1. Nobody has said there is anything the slightest wrong with the University of Maine carrying out its R&D in the wind energy test area south of Monhegan. (Other than my personal distaste for offshore light pollution)

      What is in contention is whether the decision making process that applicants must go through has been overly streamlined. Exempting offshore wind applicants from the key conservation laws of the state sets a lousy standard. In essence the new state standard is “Nobody knows if there will be any impacts to nature and nature’s grandeur, but we don’t need to find out, either.”

      Monheganites may well all be environmentally sensitive; was there a pelebiscite on the University wind project in plantation waters? I know of none, but legislation under consideration will make the point moot by stripping Monheganites and their government body of having any say in wind energy applications. (The legislation applies, of course, to applications elsewhere in the state’s waters as well.)

      A parting thought from Margaret Meade on vocal minorities: “Never doubt that a small group of thoughtful, committed citizens can change the world. Indeed, it’s the only thing that ever has.”

  5. My 2 cents (as a non-islander): All the impacts need to be studied and considered. But I think those impacts need to be weighed against the impacts of other forms of energy: oil, coal, nuclear. I can see Vinalhaven’s three new towers from the dock at my Camden office, with red lights at night. Those red lights are a reminder of coal NOT fowling the air, uranium that we WILL NOT have to store forever. It’s a good sight.

  6. Jim
    While all impacts need to be studied and considered, regrettably, a state law just enacted: “38 §480-HH. General permit for offshore wind energy demonstration projects.” exempts offshore wind projects from just that: no review of its impacts is required under the state’s Natural Resources Protection Act. The other windfarm-relevant environmental law, the Site Location of Development Act, does not appear to have clear jurisdiction over offshore windfarm projects, though this has not been tested in court.

    MDEP would like to change the law; the industry may not be so supportive of doing that. Some are even looking to boot the Board of Environmental Protection, and the Maine Superior Courts, out of the windfarm appeals process, and require appellants to go straight to the Maine’s Supreme Judicial Court.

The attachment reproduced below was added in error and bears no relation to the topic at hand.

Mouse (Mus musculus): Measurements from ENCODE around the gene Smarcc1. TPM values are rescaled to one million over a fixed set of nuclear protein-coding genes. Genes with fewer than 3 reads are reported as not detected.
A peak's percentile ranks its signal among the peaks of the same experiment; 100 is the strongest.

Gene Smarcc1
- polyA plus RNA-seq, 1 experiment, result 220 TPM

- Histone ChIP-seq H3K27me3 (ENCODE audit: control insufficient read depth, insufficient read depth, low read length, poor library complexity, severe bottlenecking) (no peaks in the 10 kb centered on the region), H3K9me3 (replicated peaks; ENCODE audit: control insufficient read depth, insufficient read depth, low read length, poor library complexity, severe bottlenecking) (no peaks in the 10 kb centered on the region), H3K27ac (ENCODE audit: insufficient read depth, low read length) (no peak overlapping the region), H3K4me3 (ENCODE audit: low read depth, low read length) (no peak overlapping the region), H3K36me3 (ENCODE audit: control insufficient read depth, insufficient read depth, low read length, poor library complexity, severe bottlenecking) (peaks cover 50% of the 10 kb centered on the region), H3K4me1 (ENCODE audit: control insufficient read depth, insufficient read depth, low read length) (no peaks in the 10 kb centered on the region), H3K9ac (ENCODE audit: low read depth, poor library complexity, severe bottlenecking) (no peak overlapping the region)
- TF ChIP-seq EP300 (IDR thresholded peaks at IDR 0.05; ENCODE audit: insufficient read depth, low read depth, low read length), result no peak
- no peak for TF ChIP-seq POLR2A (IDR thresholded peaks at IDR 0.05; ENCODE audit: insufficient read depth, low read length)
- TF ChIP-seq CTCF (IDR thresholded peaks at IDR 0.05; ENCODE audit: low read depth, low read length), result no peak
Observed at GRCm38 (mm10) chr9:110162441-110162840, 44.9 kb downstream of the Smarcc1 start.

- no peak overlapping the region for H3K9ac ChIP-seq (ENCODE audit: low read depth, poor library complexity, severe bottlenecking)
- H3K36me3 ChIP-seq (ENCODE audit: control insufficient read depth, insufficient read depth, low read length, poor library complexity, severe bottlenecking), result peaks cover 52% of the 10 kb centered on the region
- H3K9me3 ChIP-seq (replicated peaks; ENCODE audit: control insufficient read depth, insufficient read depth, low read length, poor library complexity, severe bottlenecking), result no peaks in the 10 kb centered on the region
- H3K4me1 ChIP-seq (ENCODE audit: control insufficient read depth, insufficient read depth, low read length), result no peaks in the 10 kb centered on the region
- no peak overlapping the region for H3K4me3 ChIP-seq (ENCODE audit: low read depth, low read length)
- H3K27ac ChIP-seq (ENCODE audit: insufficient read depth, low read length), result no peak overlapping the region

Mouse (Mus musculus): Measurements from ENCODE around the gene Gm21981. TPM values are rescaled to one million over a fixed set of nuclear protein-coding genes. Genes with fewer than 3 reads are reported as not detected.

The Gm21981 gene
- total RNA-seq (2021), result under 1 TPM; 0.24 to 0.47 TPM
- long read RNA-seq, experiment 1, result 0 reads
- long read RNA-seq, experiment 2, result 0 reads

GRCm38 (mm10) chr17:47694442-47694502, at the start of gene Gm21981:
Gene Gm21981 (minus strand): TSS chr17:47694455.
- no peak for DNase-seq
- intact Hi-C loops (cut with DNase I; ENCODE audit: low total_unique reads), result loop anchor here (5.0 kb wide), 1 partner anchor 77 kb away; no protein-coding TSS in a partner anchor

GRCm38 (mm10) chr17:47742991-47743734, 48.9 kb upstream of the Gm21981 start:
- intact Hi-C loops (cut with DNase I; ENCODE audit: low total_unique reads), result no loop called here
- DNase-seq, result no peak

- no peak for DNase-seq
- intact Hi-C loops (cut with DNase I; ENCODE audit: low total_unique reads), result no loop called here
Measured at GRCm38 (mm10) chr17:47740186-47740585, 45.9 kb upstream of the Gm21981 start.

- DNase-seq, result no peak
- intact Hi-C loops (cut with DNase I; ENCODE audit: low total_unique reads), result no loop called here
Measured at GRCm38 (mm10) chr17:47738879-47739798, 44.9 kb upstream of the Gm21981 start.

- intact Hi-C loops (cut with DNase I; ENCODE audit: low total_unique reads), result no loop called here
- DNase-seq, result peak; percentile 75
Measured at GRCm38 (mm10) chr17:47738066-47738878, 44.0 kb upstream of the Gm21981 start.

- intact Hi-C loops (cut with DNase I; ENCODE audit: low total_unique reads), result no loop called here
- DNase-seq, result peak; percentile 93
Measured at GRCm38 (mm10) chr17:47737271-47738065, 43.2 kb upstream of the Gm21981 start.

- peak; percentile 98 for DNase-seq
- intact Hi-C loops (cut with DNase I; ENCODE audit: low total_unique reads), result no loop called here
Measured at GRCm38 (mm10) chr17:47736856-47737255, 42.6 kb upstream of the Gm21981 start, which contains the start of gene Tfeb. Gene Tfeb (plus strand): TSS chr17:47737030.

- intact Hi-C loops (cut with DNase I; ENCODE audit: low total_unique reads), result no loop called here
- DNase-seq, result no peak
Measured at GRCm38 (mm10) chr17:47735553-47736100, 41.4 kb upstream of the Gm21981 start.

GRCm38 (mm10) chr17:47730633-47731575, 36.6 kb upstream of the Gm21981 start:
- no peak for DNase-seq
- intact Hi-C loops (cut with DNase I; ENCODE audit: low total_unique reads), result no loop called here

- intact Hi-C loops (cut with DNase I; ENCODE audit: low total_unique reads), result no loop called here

You may find the blinkers on Vinalhaven’s windmills at night to be red badges of courage , declaring the struggle on against carbon.
    De Gustibus non disputatum est Though if you think less coal or oil is being burnt in in response to Vinalhaven’s windmills, well, I think it likely that less coal will be burned when there is less coal to burn, .

  7. So Ron…..may I assume by your use of a certain Latin phrase that the decision as to whether wind turbines should be used is simply one of taste?
    Looking at a smoke spewing coal buring smokestack vs. a wind turbine? No brainer in my book.
    How are we as a society supposed to move forward with alternative energy in this world if everyone fights the location of every wind turbine?
    I am still looking to uderstand the opposition ot these turbines.

    1. In my legal case, you will see that I asked the judge to require the state and University to meet the standards, jump the same bar that every other big development project must go through. To the state’s disgrace, it has, with the assistance of an Island Institute and a University that should know better, sought out ways to exempt the offshore wind industry – and much of the onshore – from Maine’s environmental laws and regulations, and from its laws and regs protecting scenic values. And worse, stampeding out permits ahead of strong rules and regulations just to grandfather them in.

      Do scenic values matter? On Monhegan? Need one ask?

      My case asks the judge to direct the Baldacci administration and legislature to go ahead with alternative offshore energy development, but do it with eyes and ears wide open.

  8. smokestack v windturbine is rather a false dichotomy, isn’t it? Those are hardly the sole options.